Today is my father’s yahrzeit, the Hebrew anniversary of his death. It’s been nine years. Normally, on my father’s yahrzeit, I rearrange my schedule to say Kaddish for him, the prayer that we recite on such an occasion, praising God. Normally, I go to synagogue three times: once in the evening, again in the morning, and a third time in the afternoon to ensure that I say this prayer three times over the course of the Hebrew day. Normally, this is on my calendar months in advance and I commit to nothing else so that I can spend a few minutes with dad, and maybe, if I’m lucky, a few minutes with God.

This year is different.

This year, I have chosen to do something else.

Mind you, this decision is somewhat unusual for me, especially those who know me well. During the year after my father died, I remember how I feverishly jumped through hoops so that I could recite the Kaddish prayer every single day. When I was away from a Jewish community, I had a team of friends who were near a synagogue who would say Kaddish on my behalf. (I still have their names and the dates they said Kaddish for me marked in my Bible, next to the psalm that I read instead). There were literally dozens of shuls where I said Kaddish, in several states. In the city, I would run up and down on the Manhattan A-train stairs, just to get to services on time, sometimes with just a moment to spare, sometimes even at the tail end of the prayer. Sometimes, admittedly, I would even say it on the streets of NYC when I was fairly certain that there were ten Jews around me. They didn’t even know they were participating in a minyan, a quorum of Jews necessary to recite this prayer.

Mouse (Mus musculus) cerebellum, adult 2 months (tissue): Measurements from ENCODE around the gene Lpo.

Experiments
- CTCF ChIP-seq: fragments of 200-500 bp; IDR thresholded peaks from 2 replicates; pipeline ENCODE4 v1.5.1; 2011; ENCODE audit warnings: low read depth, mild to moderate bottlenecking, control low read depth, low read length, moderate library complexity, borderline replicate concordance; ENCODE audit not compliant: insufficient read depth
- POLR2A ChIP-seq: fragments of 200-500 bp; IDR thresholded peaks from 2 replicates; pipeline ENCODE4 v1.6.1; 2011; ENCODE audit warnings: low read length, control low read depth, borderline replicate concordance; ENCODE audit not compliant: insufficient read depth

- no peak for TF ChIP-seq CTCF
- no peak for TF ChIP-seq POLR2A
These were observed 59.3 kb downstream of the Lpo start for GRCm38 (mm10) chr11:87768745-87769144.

I became addicted to Kaddish. I became addicted to this aspect of the Jewish tradition because my world was so torn upside down. At the time, Kaddish provided me with so much meaning and an opportunity to heal. Sure, it was nice to be with other people, standing next to other men and women who felt my pain as well, as they said Kaddish for their loved one. Sure, it was nice to cling onto this routine, as my world was in utter chaos. In fact, when I said my final Kaddish during that year, it was painful to let go of this prayer. I remember sponsoring a breakfast that morning, with fresh bagels and schmear, after services at the Jewish Theological Seminary, where I was studying to become a rabbi. And the tears that I let out as I said that final Kaddish, with the words so vividly escaping my lips, somewhat by rote, somewhat by an act of God because I did not want to end them…well, those were powerful, too.